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‘I’ve Seen the Future and I’m Not Going: The Art Scene and Downtown New York in the 1980s’ by Peter McGough

‘I’ve Seen the Future and I’m Not Going: The Art Scene and Downtown New York in the 1980s’ by Peter McGough

Author: Tom Cardamone

November 26, 2019

Peter McGough’s memoir dishes on artistic life in 80’s New York City. McGough gives us a gilded pendulum, swinging from poverty to excess and back again, detailing libidinal exploits, some seriously complicated relationships, life-saving friends, and celebrities galore. In other words, all that glittered in that decade of decadence and death. His voice throughout the book crackles with outrageous details and fascinating gossip. I’ve Seen the Future and I’m Not Going reads as a lifetime of alternately hilarious and chilling dinner stories compressed into one protracted feast, with several harrowing courses of famine thrown in.

His partner in crime, David McDermott, referred to as McD throughout, is one of those characters that are born elsewhere and almost always end up in New York, where their madness is quickly realized as ingenuity. McD gains capital within an ever expanding and contracting network of fellow artists, poseurs, freaks, free-thinkers, entrepreneurs, class acts, loafers, and dreamers. (For all of those who think New York City’s best days are in the past, this is still going on and will continue to do so; the caravan has simply decamped to Brooklyn. Please make peace with that.) McD lives, in terms of aesthetics and practicalities, at the turn-of-the-century, (as in by candlelight and without electricity) and has wild ideas about the passage and flow of time, “. . . the future has been canceled! We’re all marching off a cliff to the future. For what? Hideousness, that’s what! I’ve seen the future and I’m not going.” (Italics mine).

Entranced, the youthful McGough, a fresh arrival in New York City himself, joins McD and together they travel back in time; they are anachronistic in terms of fashion, arts, and lifestyle. As the 80s art scene explodes, this utterly unique gay couple, with an aesthetic so diametrical to the burgeoning trends, is doubly embraced for their eccentricity and originality, and rightfully so: the work they produced is iconic, landing them in the Whitney Biannual and galleries and shows around the world.

Many fascinating folks populate I’ve Seen the Future and I’m Not Going. Warhol, Haring, and Basquiat are here, though Julian Schnabel and his wife at the time, Jacqueline Beaurang, drop in like angels with checkbooks for wings throughout the book. Their financial support is buffered by genuine, guiding friendship, particularly during McGough’s darkest days. AIDS burns through this memoir with all the dreadful brightness of a raging forest fire, one that once ignited, is never fully extinguished. McGough describes the horror of the silence and confusion surrounding the disease in the early years; uncertainties abounded as the body count grew while a fickle nation wanted its MTV and little else.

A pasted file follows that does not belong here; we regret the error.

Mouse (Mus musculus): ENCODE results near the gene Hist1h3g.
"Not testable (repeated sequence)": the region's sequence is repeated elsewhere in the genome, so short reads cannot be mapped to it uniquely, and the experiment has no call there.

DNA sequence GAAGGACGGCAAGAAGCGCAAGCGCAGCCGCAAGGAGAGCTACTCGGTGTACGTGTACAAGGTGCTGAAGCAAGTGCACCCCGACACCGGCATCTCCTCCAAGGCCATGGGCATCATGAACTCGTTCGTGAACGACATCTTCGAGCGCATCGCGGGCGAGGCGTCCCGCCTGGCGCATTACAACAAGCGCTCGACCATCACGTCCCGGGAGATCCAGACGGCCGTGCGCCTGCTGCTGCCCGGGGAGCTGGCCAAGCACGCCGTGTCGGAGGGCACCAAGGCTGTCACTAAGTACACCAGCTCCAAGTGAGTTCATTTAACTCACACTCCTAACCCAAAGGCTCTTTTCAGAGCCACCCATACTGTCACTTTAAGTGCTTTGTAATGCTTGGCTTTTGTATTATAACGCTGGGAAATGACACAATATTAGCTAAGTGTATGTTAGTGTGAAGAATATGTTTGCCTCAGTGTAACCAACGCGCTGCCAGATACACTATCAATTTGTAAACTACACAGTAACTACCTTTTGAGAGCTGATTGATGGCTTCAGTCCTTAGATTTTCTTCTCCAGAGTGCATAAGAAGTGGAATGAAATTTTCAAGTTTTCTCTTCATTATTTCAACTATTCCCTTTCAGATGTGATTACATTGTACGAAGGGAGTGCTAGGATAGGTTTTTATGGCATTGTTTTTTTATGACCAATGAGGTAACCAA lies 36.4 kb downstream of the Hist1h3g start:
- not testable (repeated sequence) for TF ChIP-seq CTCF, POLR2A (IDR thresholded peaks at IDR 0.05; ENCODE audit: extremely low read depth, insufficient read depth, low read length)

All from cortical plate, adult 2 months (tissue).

How lovely that this memoir closes with the recent success of their Oscar Wilde memorial, which first appeared in New York and now has a permanent home in London:

We finally had a temple/chapel/church for and about the LGBTQ community. I consider this the greatest achievement of our almost forty years . . . I wanted visitors to find solace in this place and be able to be married without a sense of being condemned by religious dogma. With both spaces we raised money for homeless LGBTQ youth.

And with that lives dedicated to self-expression create a work that both articulates gay history and generates what has been rarely afforded us outside the bar scene: a sanctuary of our own. I’ve Seen the Future and I’m Not Going is an expansion of this temple, While Wilde lost in court and posthumously became a saint, McCough not only survived his trial by fire but by sharing this remarkable memoir with us, deservedly gets to collect the accolades robbed from so many artists who died too early of AIDS.


I’ve Seen the Future and I’m Not Going: The Art Scene and Downtown New York in the 1980s
By Peter McGough
Hardcover, 9781524747046, 305 pp.
September 2019

Tom Cardamone photo

About: Tom Cardamone

Tom Cardamone is the editor of Crashing Cathedrals: Edmund White by the Book, and is the author of the Lambda Literary Award-winning speculative novella Green Thumb as well as the erotic fantasy The Lurid Sea and other works of fiction, including two short story collections. Additionally, he has edited The Lost Library: Gay Fiction Rediscovered and The Lavender Menace: Tales of Queer Villainy! You can read more about him and his writings at

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